However, it offers an instant solution to that issue – switching to Old Spice. Everything in the frame has a purpose, nothing is there by accident. All backgrounds, colours, clothing and other objects have been selected very carefully in order to stimulate desired emotions and relate to the actor, as well as associate it with a certain image. This of course applies to the colour of the product packaging as well as the main brand colour – blood red. “Red is the color of fire and blood, so it is associated with energy, war, danger, strength, power, determination as well as passion, desire, and love.
Red is a very emotionally intense color. It enhances human metabolism, increases respiration rate, and raises blood pressure. ” (http://www. color-wheel-pro. com) In the opening shot audience is addressed by a bare torso actor wearing a grey towel standing in a very simple, plain-looking bathroom. A setting that most middle class consumers and familiar with, and can relate to. The scene opens with a greeting – “Hello ladies”, clearly indicating that all further content is directed at the female audience.
As the camera approaches the actor, focusing all attention at him, he continues addressing female audience in a commanding manner – “Look at your man. Now back to me. Sadly, he isn’t me. ” After the actor says – “But if he switched to Old Spice, he could smell like he’s me”, and holds up the product, settings momentarily change. The bathroom setting is being quickly pulled up by a crane, and now he is standing on a luxurious boat and a chic striped shirt falls on his shoulders. As he starts walking and takes off the towel, it appears that he was actually wearing a pair of snow white trousers underneath it.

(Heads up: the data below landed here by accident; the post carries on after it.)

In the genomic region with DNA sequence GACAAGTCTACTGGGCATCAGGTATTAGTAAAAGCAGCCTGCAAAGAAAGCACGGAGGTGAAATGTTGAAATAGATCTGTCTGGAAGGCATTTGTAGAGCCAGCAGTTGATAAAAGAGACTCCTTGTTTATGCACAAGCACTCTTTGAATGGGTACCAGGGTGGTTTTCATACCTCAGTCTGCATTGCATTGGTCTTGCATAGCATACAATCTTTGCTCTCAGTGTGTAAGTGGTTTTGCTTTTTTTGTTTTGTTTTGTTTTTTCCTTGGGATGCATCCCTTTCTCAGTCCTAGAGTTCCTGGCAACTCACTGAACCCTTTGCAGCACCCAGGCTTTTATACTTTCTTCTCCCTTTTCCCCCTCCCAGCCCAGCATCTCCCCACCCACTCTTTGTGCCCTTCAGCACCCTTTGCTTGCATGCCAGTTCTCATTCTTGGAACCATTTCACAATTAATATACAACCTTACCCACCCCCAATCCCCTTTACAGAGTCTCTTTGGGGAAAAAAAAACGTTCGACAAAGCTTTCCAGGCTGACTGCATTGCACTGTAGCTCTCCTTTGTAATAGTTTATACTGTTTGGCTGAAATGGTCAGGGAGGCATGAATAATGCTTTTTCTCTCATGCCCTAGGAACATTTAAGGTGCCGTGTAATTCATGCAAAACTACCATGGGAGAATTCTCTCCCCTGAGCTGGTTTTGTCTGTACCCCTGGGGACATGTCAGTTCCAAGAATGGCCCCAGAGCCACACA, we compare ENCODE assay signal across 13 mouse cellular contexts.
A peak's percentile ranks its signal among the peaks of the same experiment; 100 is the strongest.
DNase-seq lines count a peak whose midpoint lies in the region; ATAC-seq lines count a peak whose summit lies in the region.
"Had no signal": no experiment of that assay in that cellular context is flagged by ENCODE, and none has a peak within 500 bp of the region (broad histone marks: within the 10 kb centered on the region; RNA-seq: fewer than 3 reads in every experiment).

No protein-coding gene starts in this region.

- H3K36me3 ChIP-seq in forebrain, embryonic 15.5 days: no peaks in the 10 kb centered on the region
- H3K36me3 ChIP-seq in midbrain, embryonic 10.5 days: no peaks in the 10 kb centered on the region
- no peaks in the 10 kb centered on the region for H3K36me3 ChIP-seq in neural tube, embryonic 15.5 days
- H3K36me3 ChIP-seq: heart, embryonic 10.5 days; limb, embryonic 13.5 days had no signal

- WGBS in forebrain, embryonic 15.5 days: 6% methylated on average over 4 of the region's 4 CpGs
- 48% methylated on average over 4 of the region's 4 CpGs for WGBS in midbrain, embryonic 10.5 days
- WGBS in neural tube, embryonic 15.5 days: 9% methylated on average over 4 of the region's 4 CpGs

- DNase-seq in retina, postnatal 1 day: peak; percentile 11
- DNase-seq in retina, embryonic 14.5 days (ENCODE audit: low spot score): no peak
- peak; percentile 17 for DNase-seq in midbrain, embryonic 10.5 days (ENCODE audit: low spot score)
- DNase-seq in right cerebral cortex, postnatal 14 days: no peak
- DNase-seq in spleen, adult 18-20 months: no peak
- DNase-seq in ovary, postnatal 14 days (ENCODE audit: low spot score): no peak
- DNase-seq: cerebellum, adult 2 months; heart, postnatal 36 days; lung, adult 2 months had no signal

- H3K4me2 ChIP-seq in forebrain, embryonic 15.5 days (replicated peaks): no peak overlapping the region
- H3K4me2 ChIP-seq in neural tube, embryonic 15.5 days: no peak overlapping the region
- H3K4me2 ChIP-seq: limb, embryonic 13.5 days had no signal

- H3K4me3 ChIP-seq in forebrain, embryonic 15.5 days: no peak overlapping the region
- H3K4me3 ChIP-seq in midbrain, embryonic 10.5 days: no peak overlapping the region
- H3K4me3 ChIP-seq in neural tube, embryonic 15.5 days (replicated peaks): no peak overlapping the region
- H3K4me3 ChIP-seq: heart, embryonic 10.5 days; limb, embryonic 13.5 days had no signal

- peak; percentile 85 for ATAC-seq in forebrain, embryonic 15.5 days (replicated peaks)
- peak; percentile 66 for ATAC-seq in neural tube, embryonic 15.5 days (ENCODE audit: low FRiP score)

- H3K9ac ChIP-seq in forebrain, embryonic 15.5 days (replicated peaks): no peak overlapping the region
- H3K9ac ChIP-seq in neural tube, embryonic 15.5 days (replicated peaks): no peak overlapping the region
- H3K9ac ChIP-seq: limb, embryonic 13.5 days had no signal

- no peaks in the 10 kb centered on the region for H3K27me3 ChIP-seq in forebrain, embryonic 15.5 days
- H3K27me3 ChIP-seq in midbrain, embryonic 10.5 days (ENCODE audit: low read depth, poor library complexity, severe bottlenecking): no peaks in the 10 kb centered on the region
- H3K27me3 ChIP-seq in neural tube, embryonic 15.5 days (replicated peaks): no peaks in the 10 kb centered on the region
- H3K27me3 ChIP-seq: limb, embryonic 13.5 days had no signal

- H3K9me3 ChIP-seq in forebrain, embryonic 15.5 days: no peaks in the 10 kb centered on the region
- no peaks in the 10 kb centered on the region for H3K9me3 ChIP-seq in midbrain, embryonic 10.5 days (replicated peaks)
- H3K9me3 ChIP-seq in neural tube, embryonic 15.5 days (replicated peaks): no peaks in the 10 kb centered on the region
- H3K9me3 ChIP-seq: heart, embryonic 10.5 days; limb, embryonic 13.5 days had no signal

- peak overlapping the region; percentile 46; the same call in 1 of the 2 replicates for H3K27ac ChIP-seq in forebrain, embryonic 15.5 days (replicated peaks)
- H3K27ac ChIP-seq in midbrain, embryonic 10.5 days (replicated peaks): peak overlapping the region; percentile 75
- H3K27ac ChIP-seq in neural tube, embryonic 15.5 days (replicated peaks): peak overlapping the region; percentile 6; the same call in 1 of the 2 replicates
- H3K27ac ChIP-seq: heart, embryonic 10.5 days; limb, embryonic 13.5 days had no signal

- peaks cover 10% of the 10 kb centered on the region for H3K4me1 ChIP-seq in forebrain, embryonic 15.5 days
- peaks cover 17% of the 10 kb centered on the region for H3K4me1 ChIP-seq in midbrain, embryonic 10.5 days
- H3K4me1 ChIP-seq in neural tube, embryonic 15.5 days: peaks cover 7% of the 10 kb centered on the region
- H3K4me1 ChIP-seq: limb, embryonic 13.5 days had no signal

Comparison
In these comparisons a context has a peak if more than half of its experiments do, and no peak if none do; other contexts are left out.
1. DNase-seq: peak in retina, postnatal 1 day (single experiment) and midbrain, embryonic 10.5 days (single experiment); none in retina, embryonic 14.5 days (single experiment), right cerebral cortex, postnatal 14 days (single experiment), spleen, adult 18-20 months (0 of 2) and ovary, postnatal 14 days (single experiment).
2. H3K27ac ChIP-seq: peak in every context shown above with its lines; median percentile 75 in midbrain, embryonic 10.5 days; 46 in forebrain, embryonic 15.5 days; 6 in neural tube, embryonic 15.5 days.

The actor continues as he walks along the boat – “You’re on a boat, with a man your man could smell like. ” The sudden change of surroundings and clothing now indicates that the actor actually belongs to successful upper-middle class or even to the privileged elite. An image that most middle class consumers look up to, are jealous of and want to become. As the actor continues to walk along the boat he says – “What’s in your hand? Back to me. I have it”. He pulls up his hand holding an oyster and saying – “It’s an oyster with two tickets to that thing you love”.